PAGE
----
Expert Zone

Straight from the Specialists

Five things to do before you turn 30 — financially

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(The views expressed in this column are the author’s own and do not represent those of Reuters)

1) Start investing in Mutual Funds
There is a reason why I mention this as the first point in the article. Mutual funds are by far the best starting tool for any investor. And this holds true for any type of investor — extremely aggressive ones and those who do not know much about investments.

The tough part of managing the portfolio is best left to the experienced funds managers who have adequate resources and the knowledge to best maintain the returns on their funds portfolio and manage the associate risks. They are far better informed than an individual can expect to be in most cases.

HOW TO DO IT?

Always go the SIP way, at least initially. Well, as the name (Systematic Investment Plan) suggests, you systematically invest a certain amount every month, irrespective of the market conditions. Choose one or two large-cap funds with a proven track record and then just stick to it. You can base your choice of funds on recommendations from websites like mutualfundsindia.com or taking help from your financial planners.

The amount invested every month can be as low as 500 rupees or maybe even 5 percent of your monthly salary to start with. You can start with small amounts and then gradually increase it when you get comfortable. You should have a minimum five-year horizon, the longer the better.

The golden bubble?

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(The views expressed in this column are the author’s own and do not represent those of Reuters)

The spot price of gold crossed $1500/oz on April 22 and confirmed the belief that gold and, even more so, silver, are the best investments. In the last one year, gold gave a return of more than 30 percent; equity (Sensex) a mere 10 percent.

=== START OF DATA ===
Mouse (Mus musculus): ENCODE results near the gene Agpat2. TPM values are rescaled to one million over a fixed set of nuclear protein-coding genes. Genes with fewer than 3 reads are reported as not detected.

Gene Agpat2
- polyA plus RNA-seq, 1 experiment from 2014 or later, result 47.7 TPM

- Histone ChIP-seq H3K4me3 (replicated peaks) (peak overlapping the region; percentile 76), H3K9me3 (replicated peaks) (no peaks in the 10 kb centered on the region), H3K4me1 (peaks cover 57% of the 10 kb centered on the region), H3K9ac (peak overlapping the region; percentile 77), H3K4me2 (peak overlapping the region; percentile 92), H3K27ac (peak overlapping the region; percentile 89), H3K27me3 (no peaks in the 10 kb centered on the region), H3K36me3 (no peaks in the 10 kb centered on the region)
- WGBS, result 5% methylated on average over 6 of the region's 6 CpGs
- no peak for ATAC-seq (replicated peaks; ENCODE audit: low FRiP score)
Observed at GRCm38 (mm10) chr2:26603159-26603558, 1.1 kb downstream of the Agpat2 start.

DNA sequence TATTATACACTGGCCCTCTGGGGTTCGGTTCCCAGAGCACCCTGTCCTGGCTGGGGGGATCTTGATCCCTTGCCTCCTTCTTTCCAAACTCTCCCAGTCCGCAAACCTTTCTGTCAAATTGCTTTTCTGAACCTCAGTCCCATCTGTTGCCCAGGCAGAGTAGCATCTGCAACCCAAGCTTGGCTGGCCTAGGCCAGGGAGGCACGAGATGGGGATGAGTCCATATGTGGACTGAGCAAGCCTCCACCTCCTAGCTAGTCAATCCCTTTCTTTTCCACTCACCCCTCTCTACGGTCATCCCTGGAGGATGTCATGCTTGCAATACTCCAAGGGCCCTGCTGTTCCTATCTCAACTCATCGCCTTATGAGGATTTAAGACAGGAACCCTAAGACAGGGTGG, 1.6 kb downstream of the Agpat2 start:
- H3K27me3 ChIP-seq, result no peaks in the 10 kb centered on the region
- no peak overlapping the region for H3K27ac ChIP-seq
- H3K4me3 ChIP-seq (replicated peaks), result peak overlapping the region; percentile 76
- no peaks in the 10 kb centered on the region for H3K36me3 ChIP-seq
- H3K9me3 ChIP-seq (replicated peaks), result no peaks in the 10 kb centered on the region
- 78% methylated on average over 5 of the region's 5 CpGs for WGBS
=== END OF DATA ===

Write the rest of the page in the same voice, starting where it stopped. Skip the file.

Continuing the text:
U.S. vs China: which economy is bigger, better?

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A girl holds a U.S. and Chinese flag at the White House in Washington January 19, 2011. REUTERS/Kevin Lamarque/Files

(The views expressed in this column are the author’s own and do not represent those of Reuters)

One of the most surprising developments resulting from the financial crisis is the belief among ordinary Americans that China has become the world’s leading economy. This view appeared in the roughest times of 2009 and has persisted even though the impact of the crisis has begun to ebb. U.S. media have frequently conveyed the same belief. But it is patently absurd.

Lower profits, uneasy market

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(The views expressed in this column are the author’s own and do not represent those of Reuters)

On April 11, the CSO announced a further dip in industrial growth to 3.6 percent, bringing the Sensex down 189 points. That index was for February, the expectation about March is no better — which leaves the market a little cold.

What to expect from earnings season?

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(The views expressed in this column are the author’s own and do not represent those of either Principal Pnb or Reuters)

The markets seem to be meandering in search of a push to move on in some direction.

Budget 2011: Good news for mutual fund industry?

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An employee counts rupees at a cash counter inside a bank in Mumbai June 21, 2010. REUTERS/Rupak de Chowdhuri/Files(The views expressed in this column are the author’s own own and do not represent those of either Principal Pnb or Reuters)

When it comes to the mutual fund industry, the 2011-12 budget has good news and not so bad news.

Chinese investment in US: $2 trln and counting

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Chinese one yuan coins are placed on 100 yuan banknotes in this illustrative photograph taken in Beijing February 8, 2011. REUTERS/Petar Kujundzic/Files
(The views expressed in this column are the author’s own and do not represent those of Reuters)

If most members of Congress were asked how much China has invested in the U.S., they would respond with about $900 billion. This is a notable sum. Yet it’s too low by $1 trillion and possibly more. If many participants in financial markets were asked about Chinese investment in the U.S., they would fret over the possibility of disinvestment. This seems perfectly reasonable. At present, though, it’s essentially impossible.

More important than the yuan: Opening China’s capital account

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Chinese one yuan coins are placed on 100 yuan banknotes in this illustrative photograph taken in Beijing February 8, 2011. REUTERS/Petar Kujundzic
(The views expressed in this column are the author’s own and do not represent those of Reuters)

The entire global economy would benefit if the dollar-yuan exchange rate were driven by market demand. It would contribute to a U.S.-China economic relationship that is more balanced, more sustainable and more beneficial to people in both countries in a way that a government-ordered revaluation would not.

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